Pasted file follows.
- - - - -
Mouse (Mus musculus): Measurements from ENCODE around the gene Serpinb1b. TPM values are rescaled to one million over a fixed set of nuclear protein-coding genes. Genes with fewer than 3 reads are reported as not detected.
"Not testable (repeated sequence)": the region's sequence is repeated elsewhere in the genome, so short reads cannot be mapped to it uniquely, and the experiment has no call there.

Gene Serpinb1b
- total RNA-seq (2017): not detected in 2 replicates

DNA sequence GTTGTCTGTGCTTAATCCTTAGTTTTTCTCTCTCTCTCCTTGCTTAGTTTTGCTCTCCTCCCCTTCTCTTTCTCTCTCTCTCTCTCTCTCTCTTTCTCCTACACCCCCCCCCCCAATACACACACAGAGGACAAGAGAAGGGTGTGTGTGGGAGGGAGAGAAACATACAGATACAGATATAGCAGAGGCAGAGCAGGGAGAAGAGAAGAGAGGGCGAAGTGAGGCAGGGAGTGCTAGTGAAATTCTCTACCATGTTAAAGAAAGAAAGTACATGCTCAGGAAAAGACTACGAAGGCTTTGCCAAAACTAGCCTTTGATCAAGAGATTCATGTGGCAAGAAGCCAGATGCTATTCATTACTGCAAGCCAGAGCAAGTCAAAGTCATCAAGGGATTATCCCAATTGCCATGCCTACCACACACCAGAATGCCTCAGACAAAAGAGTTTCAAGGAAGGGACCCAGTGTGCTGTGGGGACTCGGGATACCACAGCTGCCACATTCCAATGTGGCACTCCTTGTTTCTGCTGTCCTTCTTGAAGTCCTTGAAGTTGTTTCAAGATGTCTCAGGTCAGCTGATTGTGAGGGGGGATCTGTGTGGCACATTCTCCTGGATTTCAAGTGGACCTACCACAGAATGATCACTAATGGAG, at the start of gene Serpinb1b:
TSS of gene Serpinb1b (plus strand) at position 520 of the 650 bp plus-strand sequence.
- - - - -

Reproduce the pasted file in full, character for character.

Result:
Mouse (Mus musculus): Measurements from ENCODE around the gene Serpinb1b. TPM values are rescaled to one million over a fixed set of nuclear protein-coding genes. Genes with fewer than 3 reads are reported as not detected.
"Not testable (repeated sequence)": the region's sequence is repeated elsewhere in the genome, so short reads cannot be mapped to it uniquely, and the experiment has no call there.

Gene Serpinb1b
- total RNA-seq (2017): not detected in 2 replicates

DNA sequence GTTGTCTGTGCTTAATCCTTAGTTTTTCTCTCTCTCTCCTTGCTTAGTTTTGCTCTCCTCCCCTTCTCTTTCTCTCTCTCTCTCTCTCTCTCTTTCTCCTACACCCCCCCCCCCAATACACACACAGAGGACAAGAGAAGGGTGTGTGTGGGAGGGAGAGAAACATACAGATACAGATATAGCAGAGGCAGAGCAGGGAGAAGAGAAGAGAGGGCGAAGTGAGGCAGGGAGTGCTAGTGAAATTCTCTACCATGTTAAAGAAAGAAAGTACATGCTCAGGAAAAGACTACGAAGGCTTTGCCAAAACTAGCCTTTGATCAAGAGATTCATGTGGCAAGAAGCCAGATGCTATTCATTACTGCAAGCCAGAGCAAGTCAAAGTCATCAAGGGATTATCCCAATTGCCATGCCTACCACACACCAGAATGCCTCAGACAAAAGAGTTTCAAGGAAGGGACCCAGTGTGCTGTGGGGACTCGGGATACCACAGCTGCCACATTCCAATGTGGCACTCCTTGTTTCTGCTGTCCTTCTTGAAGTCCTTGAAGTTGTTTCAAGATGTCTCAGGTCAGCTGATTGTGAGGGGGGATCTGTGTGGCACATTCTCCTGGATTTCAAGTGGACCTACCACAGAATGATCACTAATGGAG, at the start of gene Serpinb1b:
TSS of gene Serpinb1b (plus strand) at position 520 of the 650 bp plus-strand sequence.